The California sailboat racing community has been shocked by two fatal accidents just weeks apart. While the first accident occurred when a rogue wave swept several crewmembers off a boat killing five people, the second occurred just off the Mexican coast a few days later.
Investigators with the US Coast Guard believe that the second boat, which was a 37 foot sailboat participating in the annual Newport to Ensenada boat race, collided with a larger vessel. The investigators are still trying to piece together exactly what happened here. But they believe that the vessel probably hit a tanker or freighter.
The boat simply fell apart, crashing into small pieces. The wreckage was been strewn across the area, and investigators have very few clues about what happened. They believe that it is highly likely that the smaller boat crashed into a larger cargo ship or tanker, and that the crew members of the larger vessel did not even realize that an accident had occurred.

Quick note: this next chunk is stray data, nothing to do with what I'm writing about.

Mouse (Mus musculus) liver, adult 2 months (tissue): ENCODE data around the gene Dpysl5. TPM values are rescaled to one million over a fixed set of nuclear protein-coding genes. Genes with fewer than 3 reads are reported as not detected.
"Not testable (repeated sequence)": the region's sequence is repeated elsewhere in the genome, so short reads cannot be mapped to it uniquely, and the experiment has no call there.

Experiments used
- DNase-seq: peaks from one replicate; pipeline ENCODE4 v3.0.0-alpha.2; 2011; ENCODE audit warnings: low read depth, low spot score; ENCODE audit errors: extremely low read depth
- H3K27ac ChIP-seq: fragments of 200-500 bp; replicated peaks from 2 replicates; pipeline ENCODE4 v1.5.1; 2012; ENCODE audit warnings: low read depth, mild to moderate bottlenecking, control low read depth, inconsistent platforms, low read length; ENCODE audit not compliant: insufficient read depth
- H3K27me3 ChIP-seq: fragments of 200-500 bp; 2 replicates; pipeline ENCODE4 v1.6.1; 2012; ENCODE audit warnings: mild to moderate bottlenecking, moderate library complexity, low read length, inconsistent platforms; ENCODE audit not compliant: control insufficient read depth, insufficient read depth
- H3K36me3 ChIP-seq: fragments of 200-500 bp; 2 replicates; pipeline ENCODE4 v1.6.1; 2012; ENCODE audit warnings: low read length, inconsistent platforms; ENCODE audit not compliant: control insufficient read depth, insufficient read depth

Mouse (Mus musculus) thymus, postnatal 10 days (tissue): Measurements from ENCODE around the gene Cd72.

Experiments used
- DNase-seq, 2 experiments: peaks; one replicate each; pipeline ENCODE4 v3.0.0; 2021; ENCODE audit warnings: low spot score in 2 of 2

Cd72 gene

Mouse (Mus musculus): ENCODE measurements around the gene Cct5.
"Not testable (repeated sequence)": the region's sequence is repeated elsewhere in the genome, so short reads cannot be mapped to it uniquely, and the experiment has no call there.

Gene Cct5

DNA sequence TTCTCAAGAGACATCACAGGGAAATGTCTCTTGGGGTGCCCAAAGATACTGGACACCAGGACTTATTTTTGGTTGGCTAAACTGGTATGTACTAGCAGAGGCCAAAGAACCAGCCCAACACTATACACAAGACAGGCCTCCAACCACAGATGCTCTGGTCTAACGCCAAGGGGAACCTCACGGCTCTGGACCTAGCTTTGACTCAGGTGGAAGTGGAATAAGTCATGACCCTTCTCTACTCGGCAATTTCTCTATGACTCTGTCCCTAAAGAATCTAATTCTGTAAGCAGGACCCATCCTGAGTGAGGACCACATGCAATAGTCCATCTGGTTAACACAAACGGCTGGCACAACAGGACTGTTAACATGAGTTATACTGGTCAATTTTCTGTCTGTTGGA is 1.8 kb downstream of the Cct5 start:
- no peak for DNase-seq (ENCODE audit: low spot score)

Out of the four crew members of the sailboat, the bodies of three crew members have been recovered. One crewman’s body remains missing. The bodies seemed to show signs of blunt force trauma. The Coast Guard has already suspended its search for the last crew member of the boat, who also happened to be the skipper.
According to investigators, the location and size of the debris does not seem to indicate that that there was any kind of explosion. Additionally, crew members of other boats in the area have also reported seeing a large ship in the same region. Meanwhile, the race organizers have been reeling at the impact of these fatalities, believed to be the first fatalities in the 65-year history of the race.
If you have been hired as a crewman to work on a sailboat, you may also be eligible for benefits under the Jones Act. Consult with an experienced Jones Act attorney at our firm to learn about your rights.